Doctor insights on:
"tumor" literally translates as "mass", so even a fresh bruise could be called a "tumor". Doctors use the term "neoplasm" (tranlates literally as new growth) to describe tumors that are abnormal growths of cells. These may be benign or malignant; "malignant" = cancer. In everyday usage, we use "tumor" ...Read more
Visual & endocrine: Any tumor of the pituitary may affect the optic nerve and produces visual disturbances. The endocrine symptoms depend on the cell type involved and if it makes a hormone. If the tumor does not make hormones it causes deficiency of thyroid, adrenal and gonadal hormones. Excess production of hormone may cause hyperthyroidism and cushing syndrome etc. ...Read more
Few symptoms.: Pituitary tumors are slow-growing and tend not to cause any acute symptoms, allowing them to grow to a relatively large size prior to their discovery. Furthermore, most do not cause hormonal problems, and the usual symptoms they cause (vision change, sometimes headache) are nonspecific and may be caused by a number of other conditions. ...Read more
If you had an intradural, extramedullary tumor at L4 of uncertain type and a pituitary tumor that has caused years of diagnostic confusion and multiple conflicting opinions, would you get biopsies?
Yes I would: Getting a biopsy done on this spinal tumor (or aim for complete excision, is possible) could help define the nature/type of this tumor and hence may also help in providing a reliable medical therapy in the future. ...Read more
Unknown.: There are malignant and non-malignant pituitary tumors, some that produce hormones, some that don't. Some cause problems because of their size and relationship to the optic chiasm and can cause visual problems and headaches. Causes of pituitary tumors are unknown. ...Read more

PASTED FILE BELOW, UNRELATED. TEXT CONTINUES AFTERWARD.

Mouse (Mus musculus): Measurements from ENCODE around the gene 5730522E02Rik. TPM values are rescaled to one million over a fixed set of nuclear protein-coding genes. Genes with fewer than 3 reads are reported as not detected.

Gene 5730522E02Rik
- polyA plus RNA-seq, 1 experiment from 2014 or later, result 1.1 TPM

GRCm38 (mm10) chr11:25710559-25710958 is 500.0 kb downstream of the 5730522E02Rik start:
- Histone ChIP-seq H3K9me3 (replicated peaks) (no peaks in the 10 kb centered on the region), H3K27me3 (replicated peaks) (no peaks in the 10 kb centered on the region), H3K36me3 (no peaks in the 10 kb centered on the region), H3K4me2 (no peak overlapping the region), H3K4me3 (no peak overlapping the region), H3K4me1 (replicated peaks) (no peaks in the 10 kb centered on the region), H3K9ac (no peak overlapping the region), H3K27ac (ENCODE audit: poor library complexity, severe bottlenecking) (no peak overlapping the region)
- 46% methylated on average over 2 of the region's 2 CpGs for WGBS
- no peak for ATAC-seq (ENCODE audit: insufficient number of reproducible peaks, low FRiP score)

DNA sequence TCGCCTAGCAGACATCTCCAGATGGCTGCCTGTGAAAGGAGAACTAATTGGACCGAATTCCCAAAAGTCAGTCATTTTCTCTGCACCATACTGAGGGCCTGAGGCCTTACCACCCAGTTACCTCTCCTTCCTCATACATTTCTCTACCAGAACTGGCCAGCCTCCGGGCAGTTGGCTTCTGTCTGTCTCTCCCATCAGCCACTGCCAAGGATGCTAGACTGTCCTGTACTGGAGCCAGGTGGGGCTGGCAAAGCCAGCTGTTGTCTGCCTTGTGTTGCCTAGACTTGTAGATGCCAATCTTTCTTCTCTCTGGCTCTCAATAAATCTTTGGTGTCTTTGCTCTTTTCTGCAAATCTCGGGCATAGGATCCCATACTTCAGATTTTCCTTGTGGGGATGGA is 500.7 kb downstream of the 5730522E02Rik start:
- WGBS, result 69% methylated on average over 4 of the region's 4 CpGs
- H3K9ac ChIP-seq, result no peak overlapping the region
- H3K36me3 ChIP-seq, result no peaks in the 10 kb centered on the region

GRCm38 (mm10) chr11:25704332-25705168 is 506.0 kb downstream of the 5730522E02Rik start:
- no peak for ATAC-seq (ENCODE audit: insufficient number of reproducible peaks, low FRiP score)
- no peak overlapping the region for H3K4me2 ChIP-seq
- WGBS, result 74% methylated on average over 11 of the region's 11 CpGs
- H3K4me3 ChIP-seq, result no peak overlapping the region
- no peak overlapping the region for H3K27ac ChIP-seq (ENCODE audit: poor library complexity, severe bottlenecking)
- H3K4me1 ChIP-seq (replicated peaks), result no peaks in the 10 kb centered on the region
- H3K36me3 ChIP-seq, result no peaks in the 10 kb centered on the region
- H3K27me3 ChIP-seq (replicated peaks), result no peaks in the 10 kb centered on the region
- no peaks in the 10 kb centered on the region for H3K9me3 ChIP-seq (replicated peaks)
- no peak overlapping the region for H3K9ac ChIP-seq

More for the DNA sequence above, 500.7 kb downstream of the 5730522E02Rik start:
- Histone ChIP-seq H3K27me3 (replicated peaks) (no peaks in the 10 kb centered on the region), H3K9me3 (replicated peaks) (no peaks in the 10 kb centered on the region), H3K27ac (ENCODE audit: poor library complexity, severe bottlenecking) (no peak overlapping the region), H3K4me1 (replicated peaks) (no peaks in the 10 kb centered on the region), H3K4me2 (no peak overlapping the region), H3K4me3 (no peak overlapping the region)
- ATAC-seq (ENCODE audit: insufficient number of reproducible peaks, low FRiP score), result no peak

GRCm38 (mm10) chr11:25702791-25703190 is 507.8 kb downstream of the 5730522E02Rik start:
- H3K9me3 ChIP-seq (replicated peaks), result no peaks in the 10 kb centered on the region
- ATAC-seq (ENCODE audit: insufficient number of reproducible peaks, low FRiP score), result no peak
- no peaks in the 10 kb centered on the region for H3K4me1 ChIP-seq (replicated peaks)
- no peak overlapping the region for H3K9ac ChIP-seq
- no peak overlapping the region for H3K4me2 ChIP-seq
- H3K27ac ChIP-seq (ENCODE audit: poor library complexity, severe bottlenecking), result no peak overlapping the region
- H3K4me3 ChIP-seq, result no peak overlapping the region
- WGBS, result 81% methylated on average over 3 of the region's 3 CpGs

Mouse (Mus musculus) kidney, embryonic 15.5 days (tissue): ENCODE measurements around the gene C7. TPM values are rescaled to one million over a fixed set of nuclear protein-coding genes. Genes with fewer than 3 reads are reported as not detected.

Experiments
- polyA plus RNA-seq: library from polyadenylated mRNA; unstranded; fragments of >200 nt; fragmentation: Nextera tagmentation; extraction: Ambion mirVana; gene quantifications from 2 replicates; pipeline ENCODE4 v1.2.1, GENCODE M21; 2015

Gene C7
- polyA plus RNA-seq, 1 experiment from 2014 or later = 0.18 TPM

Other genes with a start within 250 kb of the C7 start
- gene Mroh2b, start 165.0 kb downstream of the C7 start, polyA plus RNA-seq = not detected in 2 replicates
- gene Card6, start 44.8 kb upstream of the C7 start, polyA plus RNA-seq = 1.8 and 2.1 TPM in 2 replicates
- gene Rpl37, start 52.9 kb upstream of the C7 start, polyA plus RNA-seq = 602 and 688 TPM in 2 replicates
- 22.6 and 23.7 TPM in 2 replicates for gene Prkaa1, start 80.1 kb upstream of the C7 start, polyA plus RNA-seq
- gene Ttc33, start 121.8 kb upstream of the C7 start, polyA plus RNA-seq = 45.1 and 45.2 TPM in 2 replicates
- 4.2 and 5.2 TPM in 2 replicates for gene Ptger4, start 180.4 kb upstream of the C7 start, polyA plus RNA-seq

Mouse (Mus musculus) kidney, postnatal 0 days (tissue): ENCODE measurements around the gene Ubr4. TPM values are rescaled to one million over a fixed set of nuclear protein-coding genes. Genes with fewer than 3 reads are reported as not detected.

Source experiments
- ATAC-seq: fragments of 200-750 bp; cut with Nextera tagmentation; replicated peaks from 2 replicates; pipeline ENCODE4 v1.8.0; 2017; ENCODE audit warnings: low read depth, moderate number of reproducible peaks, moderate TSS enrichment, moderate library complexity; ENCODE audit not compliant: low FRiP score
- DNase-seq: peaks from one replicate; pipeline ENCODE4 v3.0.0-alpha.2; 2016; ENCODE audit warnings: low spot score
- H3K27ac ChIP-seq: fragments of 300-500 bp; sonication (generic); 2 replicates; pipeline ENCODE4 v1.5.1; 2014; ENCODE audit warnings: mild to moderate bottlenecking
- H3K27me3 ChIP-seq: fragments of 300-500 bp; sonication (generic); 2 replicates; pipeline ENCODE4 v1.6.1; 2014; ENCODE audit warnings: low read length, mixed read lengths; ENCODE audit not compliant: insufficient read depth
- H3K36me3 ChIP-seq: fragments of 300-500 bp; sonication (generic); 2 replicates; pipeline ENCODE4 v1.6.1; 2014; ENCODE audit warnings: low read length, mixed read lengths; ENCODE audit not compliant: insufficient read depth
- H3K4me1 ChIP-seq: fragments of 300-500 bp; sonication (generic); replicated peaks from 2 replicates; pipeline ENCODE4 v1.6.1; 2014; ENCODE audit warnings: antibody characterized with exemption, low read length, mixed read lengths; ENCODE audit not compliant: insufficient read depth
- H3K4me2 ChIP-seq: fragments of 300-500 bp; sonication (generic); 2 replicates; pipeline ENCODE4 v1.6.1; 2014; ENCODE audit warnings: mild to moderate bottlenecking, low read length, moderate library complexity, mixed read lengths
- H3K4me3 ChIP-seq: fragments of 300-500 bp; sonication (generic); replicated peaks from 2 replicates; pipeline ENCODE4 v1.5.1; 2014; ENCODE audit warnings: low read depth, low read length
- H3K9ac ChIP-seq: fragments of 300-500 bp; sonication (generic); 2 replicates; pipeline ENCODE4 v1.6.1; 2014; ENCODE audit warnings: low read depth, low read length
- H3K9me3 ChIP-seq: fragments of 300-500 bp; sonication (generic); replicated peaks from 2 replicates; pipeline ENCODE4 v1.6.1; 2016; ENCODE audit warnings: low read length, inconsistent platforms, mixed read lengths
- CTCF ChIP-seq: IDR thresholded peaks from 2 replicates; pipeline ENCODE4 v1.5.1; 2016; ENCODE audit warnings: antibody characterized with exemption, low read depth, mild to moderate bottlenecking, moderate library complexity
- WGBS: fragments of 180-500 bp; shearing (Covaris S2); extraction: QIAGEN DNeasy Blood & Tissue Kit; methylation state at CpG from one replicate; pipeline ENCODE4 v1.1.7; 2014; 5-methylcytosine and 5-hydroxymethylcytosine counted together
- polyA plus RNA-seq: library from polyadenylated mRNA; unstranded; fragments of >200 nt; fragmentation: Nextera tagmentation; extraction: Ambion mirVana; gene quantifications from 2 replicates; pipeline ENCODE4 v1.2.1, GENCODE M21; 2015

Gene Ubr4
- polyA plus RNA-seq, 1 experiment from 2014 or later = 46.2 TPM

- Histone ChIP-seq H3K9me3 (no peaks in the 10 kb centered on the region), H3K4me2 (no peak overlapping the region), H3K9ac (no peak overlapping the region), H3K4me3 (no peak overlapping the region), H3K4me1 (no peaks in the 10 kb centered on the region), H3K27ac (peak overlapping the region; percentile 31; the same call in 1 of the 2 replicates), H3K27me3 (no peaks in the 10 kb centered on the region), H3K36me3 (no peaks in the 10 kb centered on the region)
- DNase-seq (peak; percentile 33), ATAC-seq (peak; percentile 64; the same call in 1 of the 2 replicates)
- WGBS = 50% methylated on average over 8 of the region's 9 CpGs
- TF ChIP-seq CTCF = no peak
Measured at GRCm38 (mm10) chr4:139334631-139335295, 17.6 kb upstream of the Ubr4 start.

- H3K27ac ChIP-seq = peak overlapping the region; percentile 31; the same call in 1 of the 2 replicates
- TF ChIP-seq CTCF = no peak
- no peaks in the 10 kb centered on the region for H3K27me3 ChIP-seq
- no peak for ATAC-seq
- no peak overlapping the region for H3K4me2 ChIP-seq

My FSH and LH levels were both super low at 0.1. But my estradiol was normal. Could this mean a pituitary tumor?
Not enough info: Can't answer your question from that information. LH/FSH varies during the cycle. Those values are a bit low even for the luteal phase. But what else is going on? Why was it done? Are you having normal cycles? Are you menstruating at all? Is your prolactin elevated? I assume you are not taking estrogens. Tiny pituitary tumors are common, and may not be significant. See your doctor. ...Read more
It depends.: Often a first step is tumor removal (and obtaining a biopsy specimen), now frequently performed as an endoscopic surgery through the sinuses, usually done by both an ENT surgeon and a neurosurgeon. Tumors which make pituitary hormones may shrink or stabilize with oral medication. Large or aggressive tumors may require targeted radiation therapy, e.g. Cyber knife, after (or instead of) surgery. ...Read more
Hormone imbalance: The pituitary is a gland that controls many of the hormones of the body. There can be serious imbalance of many of the body functions if the pituitary is damaged or removed. Hormone replacement therapy is necessary, and careful monitoring of hormone levels is necessary. However, this has now become routine and easy to monitor. A good endocrine specialist can easily develop a plan of management. ...Read more